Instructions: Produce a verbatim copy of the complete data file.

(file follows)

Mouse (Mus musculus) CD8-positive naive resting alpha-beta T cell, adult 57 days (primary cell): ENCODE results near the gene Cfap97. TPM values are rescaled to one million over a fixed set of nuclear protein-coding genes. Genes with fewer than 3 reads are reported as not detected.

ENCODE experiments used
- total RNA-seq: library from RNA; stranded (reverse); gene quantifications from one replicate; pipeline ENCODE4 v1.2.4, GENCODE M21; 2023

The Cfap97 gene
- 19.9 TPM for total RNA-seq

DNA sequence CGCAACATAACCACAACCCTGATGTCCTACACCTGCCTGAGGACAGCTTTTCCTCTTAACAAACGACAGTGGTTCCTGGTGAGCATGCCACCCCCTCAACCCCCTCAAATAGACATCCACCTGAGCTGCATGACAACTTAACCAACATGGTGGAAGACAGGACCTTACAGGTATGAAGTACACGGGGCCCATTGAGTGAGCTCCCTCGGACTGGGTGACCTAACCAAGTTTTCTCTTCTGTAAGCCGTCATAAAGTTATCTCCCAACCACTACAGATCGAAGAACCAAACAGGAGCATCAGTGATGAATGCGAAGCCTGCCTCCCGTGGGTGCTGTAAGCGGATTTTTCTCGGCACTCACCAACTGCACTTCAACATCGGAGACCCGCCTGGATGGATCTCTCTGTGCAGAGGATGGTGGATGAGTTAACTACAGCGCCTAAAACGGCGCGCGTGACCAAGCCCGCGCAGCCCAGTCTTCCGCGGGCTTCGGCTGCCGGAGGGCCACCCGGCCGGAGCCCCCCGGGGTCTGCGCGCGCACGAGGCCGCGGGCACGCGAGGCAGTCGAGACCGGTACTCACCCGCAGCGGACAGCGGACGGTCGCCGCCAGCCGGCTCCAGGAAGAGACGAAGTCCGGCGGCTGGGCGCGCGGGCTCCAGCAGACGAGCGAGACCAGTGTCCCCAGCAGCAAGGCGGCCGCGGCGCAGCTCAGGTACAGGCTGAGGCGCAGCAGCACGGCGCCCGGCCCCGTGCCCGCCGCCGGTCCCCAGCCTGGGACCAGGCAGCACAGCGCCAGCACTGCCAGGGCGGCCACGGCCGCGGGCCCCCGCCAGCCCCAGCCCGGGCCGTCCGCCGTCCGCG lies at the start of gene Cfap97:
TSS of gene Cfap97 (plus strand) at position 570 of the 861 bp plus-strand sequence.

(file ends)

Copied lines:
Mouse (Mus musculus) CD8-positive naive resting alpha-beta T cell, adult 57 days (primary cell): ENCODE results near the gene Cfap97. TPM values are rescaled to one million over a fixed set of nuclear protein-coding genes. Genes with fewer than 3 reads are reported as not detected.

ENCODE experiments used
- total RNA-seq: library from RNA; stranded (reverse); gene quantifications from one replicate; pipeline ENCODE4 v1.2.4, GENCODE M21; 2023

The Cfap97 gene
- 19.9 TPM for total RNA-seq

DNA sequence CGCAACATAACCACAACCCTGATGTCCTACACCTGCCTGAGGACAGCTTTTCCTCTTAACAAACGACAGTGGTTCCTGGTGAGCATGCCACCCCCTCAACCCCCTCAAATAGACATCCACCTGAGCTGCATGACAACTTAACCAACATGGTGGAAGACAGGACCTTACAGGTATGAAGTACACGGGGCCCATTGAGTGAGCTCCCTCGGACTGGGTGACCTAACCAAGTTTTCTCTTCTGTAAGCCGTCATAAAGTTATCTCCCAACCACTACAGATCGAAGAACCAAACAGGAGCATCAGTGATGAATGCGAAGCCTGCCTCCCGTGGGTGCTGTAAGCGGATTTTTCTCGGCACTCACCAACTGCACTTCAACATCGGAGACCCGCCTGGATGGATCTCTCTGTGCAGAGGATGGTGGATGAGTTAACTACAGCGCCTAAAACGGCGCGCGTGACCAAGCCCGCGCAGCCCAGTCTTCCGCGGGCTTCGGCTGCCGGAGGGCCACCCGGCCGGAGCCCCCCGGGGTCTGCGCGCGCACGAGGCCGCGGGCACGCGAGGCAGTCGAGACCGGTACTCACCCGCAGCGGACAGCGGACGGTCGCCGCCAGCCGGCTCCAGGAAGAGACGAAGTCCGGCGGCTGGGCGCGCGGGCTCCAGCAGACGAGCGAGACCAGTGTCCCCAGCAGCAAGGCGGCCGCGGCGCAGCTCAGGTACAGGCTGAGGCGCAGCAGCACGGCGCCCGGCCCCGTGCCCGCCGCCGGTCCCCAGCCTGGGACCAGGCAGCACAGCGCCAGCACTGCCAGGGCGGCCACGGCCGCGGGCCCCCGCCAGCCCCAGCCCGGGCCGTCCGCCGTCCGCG lies at the start of gene Cfap97:
TSS of gene Cfap97 (plus strand) at position 570 of the 861 bp plus-strand sequence.